If this narrative comes close to the truth, then the riots instigated by Rome’s mint workers were a response to their initial readiness to sell out their core values to increasingly corrupt regimes – right up to a point where they had to fear severe retribution.

At that point, however, they had become complicit in a fundamentally corrupt system to such an extent that the emperor saw no other choice than to wage war against them and everyone who supported their cause – and then to close the mint at Rome for a number of years, waiting for the dust to settle.

Perhaps it would have been better after all not to sell out to powers who suggest that shaving off a bit here and there won’t have a major impact on the core values or the system as a whole . . .

Posted in Labour disputes, Prose | Tagged , , , , , , , | 1 Comment

Worth a fart(h)ing?

There are many things one may say about Petronius‘ famous Neronian-era novel Satyricon; that it shows much sympathy for Rome’s lower and lowest social classes, however, or for those who managed to escape their social predicament and reached a certain level of prosperity, certainly is not one of them.

At the same time, though usually with a desire to ridicule, Petronius’ work preserves many a sentiment that credibly may have been held by members of Rome’s plebs.

A fascinating scene features in Sat. 117. In this scene, Encolpius, the novel’s principal character and narrator, accompanied by Giton (a young man) and Eumolpus (an older, impoverished, somewhat creepy poet), having narrowly escaped death after a shipwreck, find themselves in the neighbourhood of Crotona. They are accompanied by a hired servant called Corax, who also survived.

As the inhabitants of Crotona were notorious for their being legacy-hunters, the three are then seen to be scheming in order to take advantage of that by means of a little charade.

Once they have come up with a plan and decide to get their fraudulent show on the road, Giton and Corax are tasked with carrying their possessions (transl. M. Heseltine):

His ita ordinatis, “quod bene feliciterque eveniret ” precati deos viam ingredimur. Sed neque Giton sub insolito fasce durabat, et mercennarius Corax, detractator ministerii, posita frequentius sarcina male dicebat properantibus, affirmabatque se aut proiecturum sarcinas aut cum onere fugiturum. “Quid vos, inquit? iumentum me putatis esse aut lapidariam navem? Hominis operas locavi, non caballi. Nec minus liber sum quam vos, etiam si pauperem pater me reliquit.” Nec contentus maledictis tollebat subinde altius pedem, et strepitu obsceno simul atque odore viam implebat. Ridebat contumaciam Giton et singulos crepitus eius pari clamore prosequebatur

This was all arranged; we offered a prayer to Heaven for a prosperous and happy issue, and started on our journey. But Giton was not used to a burden and could not bear it, and the slave Corax, a shirker of work, kept putting down his bundle and cursing our hurry, and declaring that he would either throw the baggage away or run off with his load. “You seem to think I am a beast of burden or a ship for carrying stones,” he cried. “You paid for the services of a man, not a horse. I am just as free as you are, although my father did leave me a poor man.” Not satisfied with curses, he kept lifting his leg up and filling the whole road with a disgusting noise and smell. Giton laughed at his impudence and matched every noise he made.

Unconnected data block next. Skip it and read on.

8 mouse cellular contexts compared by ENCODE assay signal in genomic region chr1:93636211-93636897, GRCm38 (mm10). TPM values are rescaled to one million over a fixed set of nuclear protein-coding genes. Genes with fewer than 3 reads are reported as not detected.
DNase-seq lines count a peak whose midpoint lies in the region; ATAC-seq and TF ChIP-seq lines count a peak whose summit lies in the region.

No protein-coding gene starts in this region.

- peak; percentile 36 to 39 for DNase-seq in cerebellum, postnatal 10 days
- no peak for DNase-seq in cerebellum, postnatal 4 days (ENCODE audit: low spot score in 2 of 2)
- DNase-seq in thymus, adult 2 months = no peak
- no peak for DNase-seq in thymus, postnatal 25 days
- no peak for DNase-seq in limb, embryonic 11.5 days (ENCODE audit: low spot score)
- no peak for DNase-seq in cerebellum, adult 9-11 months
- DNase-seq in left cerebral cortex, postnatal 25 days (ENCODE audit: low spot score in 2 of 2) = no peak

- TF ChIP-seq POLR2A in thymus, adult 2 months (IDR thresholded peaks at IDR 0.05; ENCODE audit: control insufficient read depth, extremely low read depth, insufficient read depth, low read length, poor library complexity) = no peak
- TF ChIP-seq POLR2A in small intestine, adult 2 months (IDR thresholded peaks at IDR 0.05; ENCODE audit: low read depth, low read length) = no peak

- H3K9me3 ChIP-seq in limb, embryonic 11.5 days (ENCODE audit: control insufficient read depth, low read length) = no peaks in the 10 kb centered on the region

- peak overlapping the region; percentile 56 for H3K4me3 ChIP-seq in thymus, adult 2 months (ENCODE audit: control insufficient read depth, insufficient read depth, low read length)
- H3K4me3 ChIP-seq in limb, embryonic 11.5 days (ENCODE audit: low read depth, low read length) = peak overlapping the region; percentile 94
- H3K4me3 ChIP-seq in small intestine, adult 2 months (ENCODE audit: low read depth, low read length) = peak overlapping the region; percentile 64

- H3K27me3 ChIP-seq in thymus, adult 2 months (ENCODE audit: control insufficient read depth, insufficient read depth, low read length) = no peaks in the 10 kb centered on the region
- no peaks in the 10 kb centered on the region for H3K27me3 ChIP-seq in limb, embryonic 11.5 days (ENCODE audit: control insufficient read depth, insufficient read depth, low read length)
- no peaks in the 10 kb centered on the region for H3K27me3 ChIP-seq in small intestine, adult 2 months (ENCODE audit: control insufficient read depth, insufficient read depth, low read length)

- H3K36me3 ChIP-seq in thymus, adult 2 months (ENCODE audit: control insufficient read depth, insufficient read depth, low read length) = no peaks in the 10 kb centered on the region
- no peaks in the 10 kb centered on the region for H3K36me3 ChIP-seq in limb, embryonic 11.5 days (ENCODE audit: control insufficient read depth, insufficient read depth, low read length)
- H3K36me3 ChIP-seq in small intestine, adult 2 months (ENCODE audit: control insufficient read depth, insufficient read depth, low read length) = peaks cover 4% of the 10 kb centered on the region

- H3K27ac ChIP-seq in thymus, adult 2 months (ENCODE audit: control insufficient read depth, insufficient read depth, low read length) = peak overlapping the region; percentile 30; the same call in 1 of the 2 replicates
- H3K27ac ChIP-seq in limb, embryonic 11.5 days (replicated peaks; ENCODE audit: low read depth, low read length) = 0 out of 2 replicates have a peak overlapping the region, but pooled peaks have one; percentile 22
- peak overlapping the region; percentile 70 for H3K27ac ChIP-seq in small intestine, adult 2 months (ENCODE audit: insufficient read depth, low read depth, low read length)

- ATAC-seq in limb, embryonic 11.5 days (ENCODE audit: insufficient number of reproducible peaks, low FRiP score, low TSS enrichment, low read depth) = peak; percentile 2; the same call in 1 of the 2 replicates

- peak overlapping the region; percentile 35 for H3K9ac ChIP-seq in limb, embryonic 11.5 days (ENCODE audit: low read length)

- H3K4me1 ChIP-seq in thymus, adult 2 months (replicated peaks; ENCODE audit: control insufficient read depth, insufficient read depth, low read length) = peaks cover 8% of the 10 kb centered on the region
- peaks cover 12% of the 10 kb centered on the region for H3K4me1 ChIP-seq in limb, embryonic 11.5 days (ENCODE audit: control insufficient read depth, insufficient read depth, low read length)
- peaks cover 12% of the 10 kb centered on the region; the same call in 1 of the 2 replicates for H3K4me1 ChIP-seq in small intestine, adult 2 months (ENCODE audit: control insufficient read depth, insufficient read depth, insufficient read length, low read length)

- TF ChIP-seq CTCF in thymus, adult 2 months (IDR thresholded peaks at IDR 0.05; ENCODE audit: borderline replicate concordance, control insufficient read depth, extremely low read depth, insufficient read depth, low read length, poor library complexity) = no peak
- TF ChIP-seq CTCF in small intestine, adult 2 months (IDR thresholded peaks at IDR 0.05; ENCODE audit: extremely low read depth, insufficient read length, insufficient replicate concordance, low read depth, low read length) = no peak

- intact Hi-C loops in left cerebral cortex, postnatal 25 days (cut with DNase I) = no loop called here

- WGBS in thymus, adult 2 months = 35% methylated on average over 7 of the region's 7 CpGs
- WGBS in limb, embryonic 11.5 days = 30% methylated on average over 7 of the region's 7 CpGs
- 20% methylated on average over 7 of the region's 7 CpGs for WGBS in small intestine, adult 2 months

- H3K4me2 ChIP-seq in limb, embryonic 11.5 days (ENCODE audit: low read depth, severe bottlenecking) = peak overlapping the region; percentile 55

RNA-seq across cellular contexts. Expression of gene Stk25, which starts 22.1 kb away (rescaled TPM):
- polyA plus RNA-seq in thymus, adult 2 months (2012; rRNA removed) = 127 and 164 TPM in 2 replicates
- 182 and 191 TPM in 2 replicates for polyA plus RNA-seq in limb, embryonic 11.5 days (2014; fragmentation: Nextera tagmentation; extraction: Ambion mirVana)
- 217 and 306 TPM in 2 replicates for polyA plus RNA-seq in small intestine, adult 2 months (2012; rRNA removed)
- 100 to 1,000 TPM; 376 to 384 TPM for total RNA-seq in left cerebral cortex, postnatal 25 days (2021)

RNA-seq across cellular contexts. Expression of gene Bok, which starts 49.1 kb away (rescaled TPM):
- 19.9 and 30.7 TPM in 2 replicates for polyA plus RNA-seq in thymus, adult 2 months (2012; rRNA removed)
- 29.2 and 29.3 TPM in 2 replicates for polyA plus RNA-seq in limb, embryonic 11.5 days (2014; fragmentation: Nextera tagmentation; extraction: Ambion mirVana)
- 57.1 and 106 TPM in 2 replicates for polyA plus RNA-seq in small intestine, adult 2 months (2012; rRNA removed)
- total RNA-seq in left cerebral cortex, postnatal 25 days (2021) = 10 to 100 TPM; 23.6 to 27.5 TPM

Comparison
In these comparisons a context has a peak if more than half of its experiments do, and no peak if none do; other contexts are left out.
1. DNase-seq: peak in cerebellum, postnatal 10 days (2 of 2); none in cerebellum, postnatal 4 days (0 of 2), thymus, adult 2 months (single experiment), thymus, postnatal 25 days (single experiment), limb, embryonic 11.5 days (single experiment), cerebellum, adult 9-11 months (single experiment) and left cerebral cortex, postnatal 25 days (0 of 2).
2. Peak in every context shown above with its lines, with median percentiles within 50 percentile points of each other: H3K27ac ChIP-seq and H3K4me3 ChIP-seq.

Encolpius’/Petronius’ auctorial perspective presents Corax as detractator ministerii, ‘a shirker of work’, first and foremost – and his behaviour is presented as obscene and juvenile when he eventually gets on with it, yet appears almost to be propelled by his own resounding flatulence (a well-known humorous motif: after all, who doesn’t like a fart joke!).

At the same time, Petronius may well have captured a common comment on ancient working conditions, insufficient salaries, and employers’ contract violations: after all, Corax complains about dehumanising treatment (being mistaken for a beast of burden or a stone-carrying vessel), ill-defined contracts that just see additional chores added to what was originally agreed, and his employers’ lack of respect for a free man who needs to work for a living. (One might add that Corax’s chores, whether he wants it or not, now also involve becoming complicit in his employers’ questionable efforts in seeking ill-gotten gains.)

Can he be blamed for venting some pressure, or even raising a veritable stink, in response to that?

Posted in Labour disputes, Prose | Tagged , , , , , , , ,

Strike where the sun don’t shine…

The sun-god Helios could not believe it when his daughter Lampetië told him what had just happened: a bunch of savages had dared to kill and devour his sacred cattle that he pastured on the island of Thrinacia!

P. Tibaldi: The Companions of Odysseus Steal the Cattle of Helios (source:

Of course, Odysseus had been warned beforehand, and he even had passed on the warning to his companions: under no circumstances touch the cattle of Helios, as doing so would be a sure-fire way to trigger the devastating wrath of the gods!

But greed, following their adventures around Scylla and Charybdis, got the better of them and clouded their judgement.

Helios was displeased, to say the least, to see his sacred cattle killed. He approached Zeus about the matter at once, and in this context the following dialogue ensued (Homer, Odyssey 12.377–388, transl. Murray – Dimock):

‘Ζεῦ πάτερ ἠδ᾿ ἄλλοι μάκαρες θεοὶ αἰὲν ἐόντες,
τῖσαι δὴ ἑτάρους Λαερτιάδεω Ὀδυσῆος,
οἵ μευ βοῦς ἔκτειναν ὑπέρβιον, ᾗσιν ἐγώ γε